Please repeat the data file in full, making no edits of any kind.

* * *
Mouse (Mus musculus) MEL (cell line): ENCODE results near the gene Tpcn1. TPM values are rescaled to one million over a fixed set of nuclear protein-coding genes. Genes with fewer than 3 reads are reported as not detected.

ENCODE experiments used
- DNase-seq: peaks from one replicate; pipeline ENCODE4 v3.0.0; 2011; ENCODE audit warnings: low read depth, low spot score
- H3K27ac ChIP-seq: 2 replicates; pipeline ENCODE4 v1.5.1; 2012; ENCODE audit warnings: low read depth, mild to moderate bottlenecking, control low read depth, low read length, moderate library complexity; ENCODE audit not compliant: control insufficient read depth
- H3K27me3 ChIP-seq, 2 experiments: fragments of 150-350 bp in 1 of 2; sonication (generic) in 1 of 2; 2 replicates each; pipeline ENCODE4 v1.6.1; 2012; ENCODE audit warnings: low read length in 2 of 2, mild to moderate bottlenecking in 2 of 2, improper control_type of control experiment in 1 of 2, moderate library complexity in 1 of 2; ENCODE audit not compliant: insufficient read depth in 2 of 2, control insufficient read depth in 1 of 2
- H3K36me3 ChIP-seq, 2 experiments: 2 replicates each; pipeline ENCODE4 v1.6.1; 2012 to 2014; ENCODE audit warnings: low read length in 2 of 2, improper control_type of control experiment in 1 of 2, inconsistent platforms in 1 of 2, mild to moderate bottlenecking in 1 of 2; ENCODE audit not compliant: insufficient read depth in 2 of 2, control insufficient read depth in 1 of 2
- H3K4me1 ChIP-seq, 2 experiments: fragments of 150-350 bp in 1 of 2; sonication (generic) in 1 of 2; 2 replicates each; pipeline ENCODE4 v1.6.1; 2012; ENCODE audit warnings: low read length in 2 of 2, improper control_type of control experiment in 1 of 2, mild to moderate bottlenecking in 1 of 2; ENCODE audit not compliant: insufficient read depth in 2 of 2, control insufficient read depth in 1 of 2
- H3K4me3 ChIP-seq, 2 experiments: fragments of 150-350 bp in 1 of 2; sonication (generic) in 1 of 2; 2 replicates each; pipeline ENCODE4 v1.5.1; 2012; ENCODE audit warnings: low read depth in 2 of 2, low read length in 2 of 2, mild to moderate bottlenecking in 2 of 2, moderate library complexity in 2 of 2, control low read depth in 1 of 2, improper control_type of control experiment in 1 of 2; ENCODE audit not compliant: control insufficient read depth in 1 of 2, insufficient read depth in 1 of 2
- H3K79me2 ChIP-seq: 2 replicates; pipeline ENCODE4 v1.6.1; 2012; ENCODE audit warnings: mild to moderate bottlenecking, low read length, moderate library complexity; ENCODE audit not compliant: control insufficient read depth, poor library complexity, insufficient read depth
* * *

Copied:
Mouse (Mus musculus) MEL (cell line): ENCODE results near the gene Tpcn1. TPM values are rescaled to one million over a fixed set of nuclear protein-coding genes. Genes with fewer than 3 reads are reported as not detected.

ENCODE experiments used
- DNase-seq: peaks from one replicate; pipeline ENCODE4 v3.0.0; 2011; ENCODE audit warnings: low read depth, low spot score
- H3K27ac ChIP-seq: 2 replicates; pipeline ENCODE4 v1.5.1; 2012; ENCODE audit warnings: low read depth, mild to moderate bottlenecking, control low read depth, low read length, moderate library complexity; ENCODE audit not compliant: control insufficient read depth
- H3K27me3 ChIP-seq, 2 experiments: fragments of 150-350 bp in 1 of 2; sonication (generic) in 1 of 2; 2 replicates each; pipeline ENCODE4 v1.6.1; 2012; ENCODE audit warnings: low read length in 2 of 2, mild to moderate bottlenecking in 2 of 2, improper control_type of control experiment in 1 of 2, moderate library complexity in 1 of 2; ENCODE audit not compliant: insufficient read depth in 2 of 2, control insufficient read depth in 1 of 2
- H3K36me3 ChIP-seq, 2 experiments: 2 replicates each; pipeline ENCODE4 v1.6.1; 2012 to 2014; ENCODE audit warnings: low read length in 2 of 2, improper control_type of control experiment in 1 of 2, inconsistent platforms in 1 of 2, mild to moderate bottlenecking in 1 of 2; ENCODE audit not compliant: insufficient read depth in 2 of 2, control insufficient read depth in 1 of 2
- H3K4me1 ChIP-seq, 2 experiments: fragments of 150-350 bp in 1 of 2; sonication (generic) in 1 of 2; 2 replicates each; pipeline ENCODE4 v1.6.1; 2012; ENCODE audit warnings: low read length in 2 of 2, improper control_type of control experiment in 1 of 2, mild to moderate bottlenecking in 1 of 2; ENCODE audit not compliant: insufficient read depth in 2 of 2, control insufficient read depth in 1 of 2
- H3K4me3 ChIP-seq, 2 experiments: fragments of 150-350 bp in 1 of 2; sonication (generic) in 1 of 2; 2 replicates each; pipeline ENCODE4 v1.5.1; 2012; ENCODE audit warnings: low read depth in 2 of 2, low read length in 2 of 2, mild to moderate bottlenecking in 2 of 2, moderate library complexity in 2 of 2, control low read depth in 1 of 2, improper control_type of control experiment in 1 of 2; ENCODE audit not compliant: control insufficient read depth in 1 of 2, insufficient read depth in 1 of 2
- H3K79me2 ChIP-seq: 2 replicates; pipeline ENCODE4 v1.6.1; 2012; ENCODE audit warnings: mild to moderate bottlenecking, low read length, moderate library complexity; ENCODE audit not compliant: control insufficient read depth, poor library complexity, insufficient read depth